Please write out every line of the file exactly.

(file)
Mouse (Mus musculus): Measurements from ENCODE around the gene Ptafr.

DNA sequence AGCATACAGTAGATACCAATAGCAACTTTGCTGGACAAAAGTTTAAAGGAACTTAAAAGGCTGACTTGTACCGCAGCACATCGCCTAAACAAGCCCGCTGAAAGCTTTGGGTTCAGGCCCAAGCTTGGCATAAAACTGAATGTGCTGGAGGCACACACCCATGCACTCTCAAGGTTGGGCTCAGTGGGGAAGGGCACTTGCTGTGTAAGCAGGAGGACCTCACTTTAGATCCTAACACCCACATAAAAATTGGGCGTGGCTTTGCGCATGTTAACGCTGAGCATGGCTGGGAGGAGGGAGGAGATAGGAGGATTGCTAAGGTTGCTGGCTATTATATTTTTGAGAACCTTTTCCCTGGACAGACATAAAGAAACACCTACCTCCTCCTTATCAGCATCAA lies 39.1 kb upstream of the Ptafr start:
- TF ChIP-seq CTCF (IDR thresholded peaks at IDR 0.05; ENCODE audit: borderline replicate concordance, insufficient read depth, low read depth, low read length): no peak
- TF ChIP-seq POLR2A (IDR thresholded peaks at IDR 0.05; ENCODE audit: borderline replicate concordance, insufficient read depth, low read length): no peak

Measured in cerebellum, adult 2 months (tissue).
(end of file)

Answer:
Mouse (Mus musculus): Measurements from ENCODE around the gene Ptafr.

DNA sequence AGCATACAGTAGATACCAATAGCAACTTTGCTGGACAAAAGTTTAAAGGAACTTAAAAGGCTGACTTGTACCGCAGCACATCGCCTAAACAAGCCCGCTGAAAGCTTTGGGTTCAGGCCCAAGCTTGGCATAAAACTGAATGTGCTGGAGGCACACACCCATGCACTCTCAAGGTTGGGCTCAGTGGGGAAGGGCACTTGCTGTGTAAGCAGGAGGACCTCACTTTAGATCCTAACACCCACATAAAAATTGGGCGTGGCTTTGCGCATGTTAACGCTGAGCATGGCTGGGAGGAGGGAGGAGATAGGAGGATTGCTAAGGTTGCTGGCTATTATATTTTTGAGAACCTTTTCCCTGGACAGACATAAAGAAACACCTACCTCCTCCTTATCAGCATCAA lies 39.1 kb upstream of the Ptafr start:
- TF ChIP-seq CTCF (IDR thresholded peaks at IDR 0.05; ENCODE audit: borderline replicate concordance, insufficient read depth, low read depth, low read length): no peak
- TF ChIP-seq POLR2A (IDR thresholded peaks at IDR 0.05; ENCODE audit: borderline replicate concordance, insufficient read depth, low read length): no peak

Measured in cerebellum, adult 2 months (tissue).